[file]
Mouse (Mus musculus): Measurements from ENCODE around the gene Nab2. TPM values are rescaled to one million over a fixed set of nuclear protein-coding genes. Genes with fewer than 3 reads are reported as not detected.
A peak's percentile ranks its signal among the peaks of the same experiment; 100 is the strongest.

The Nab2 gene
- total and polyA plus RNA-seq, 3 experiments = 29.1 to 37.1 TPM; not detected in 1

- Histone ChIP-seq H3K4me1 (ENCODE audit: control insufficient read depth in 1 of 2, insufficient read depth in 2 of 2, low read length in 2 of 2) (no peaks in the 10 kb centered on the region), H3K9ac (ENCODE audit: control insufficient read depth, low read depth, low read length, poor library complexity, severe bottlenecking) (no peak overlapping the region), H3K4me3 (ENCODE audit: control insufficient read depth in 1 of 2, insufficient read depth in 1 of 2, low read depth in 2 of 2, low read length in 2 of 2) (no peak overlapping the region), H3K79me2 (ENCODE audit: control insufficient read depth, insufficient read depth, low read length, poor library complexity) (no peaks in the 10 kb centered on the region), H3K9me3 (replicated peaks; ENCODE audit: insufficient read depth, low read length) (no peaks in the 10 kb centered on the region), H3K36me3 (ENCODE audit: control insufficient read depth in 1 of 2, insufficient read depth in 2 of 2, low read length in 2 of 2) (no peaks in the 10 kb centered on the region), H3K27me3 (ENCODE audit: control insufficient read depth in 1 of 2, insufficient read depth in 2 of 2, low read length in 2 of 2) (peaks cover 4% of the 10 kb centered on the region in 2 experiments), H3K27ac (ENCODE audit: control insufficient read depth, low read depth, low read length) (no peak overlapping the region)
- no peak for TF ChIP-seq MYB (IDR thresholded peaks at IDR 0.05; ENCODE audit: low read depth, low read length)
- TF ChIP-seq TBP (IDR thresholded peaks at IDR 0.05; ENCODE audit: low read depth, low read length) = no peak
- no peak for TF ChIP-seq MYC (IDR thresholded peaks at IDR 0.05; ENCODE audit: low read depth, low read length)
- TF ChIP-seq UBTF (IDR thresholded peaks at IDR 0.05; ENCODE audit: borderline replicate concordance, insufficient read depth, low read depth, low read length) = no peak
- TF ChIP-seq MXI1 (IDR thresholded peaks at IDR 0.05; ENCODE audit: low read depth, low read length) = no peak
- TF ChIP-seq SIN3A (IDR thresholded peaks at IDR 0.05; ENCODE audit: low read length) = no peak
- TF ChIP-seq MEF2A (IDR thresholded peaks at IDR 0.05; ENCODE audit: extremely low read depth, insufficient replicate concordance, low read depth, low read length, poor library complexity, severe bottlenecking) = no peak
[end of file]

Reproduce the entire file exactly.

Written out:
Mouse (Mus musculus): Measurements from ENCODE around the gene Nab2. TPM values are rescaled to one million over a fixed set of nuclear protein-coding genes. Genes with fewer than 3 reads are reported as not detected.
A peak's percentile ranks its signal among the peaks of the same experiment; 100 is the strongest.

The Nab2 gene
- total and polyA plus RNA-seq, 3 experiments = 29.1 to 37.1 TPM; not detected in 1

- Histone ChIP-seq H3K4me1 (ENCODE audit: control insufficient read depth in 1 of 2, insufficient read depth in 2 of 2, low read length in 2 of 2) (no peaks in the 10 kb centered on the region), H3K9ac (ENCODE audit: control insufficient read depth, low read depth, low read length, poor library complexity, severe bottlenecking) (no peak overlapping the region), H3K4me3 (ENCODE audit: control insufficient read depth in 1 of 2, insufficient read depth in 1 of 2, low read depth in 2 of 2, low read length in 2 of 2) (no peak overlapping the region), H3K79me2 (ENCODE audit: control insufficient read depth, insufficient read depth, low read length, poor library complexity) (no peaks in the 10 kb centered on the region), H3K9me3 (replicated peaks; ENCODE audit: insufficient read depth, low read length) (no peaks in the 10 kb centered on the region), H3K36me3 (ENCODE audit: control insufficient read depth in 1 of 2, insufficient read depth in 2 of 2, low read length in 2 of 2) (no peaks in the 10 kb centered on the region), H3K27me3 (ENCODE audit: control insufficient read depth in 1 of 2, insufficient read depth in 2 of 2, low read length in 2 of 2) (peaks cover 4% of the 10 kb centered on the region in 2 experiments), H3K27ac (ENCODE audit: control insufficient read depth, low read depth, low read length) (no peak overlapping the region)
- no peak for TF ChIP-seq MYB (IDR thresholded peaks at IDR 0.05; ENCODE audit: low read depth, low read length)
- TF ChIP-seq TBP (IDR thresholded peaks at IDR 0.05; ENCODE audit: low read depth, low read length) = no peak
- no peak for TF ChIP-seq MYC (IDR thresholded peaks at IDR 0.05; ENCODE audit: low read depth, low read length)
- TF ChIP-seq UBTF (IDR thresholded peaks at IDR 0.05; ENCODE audit: borderline replicate concordance, insufficient read depth, low read depth, low read length) = no peak
- TF ChIP-seq MXI1 (IDR thresholded peaks at IDR 0.05; ENCODE audit: low read depth, low read length) = no peak
- TF ChIP-seq SIN3A (IDR thresholded peaks at IDR 0.05; ENCODE audit: low read length) = no peak
- TF ChIP-seq MEF2A (IDR thresholded peaks at IDR 0.05; ENCODE audit: extremely low read depth, insufficient replicate concordance, low read depth, low read length, poor library complexity, severe bottlenecking) = no peak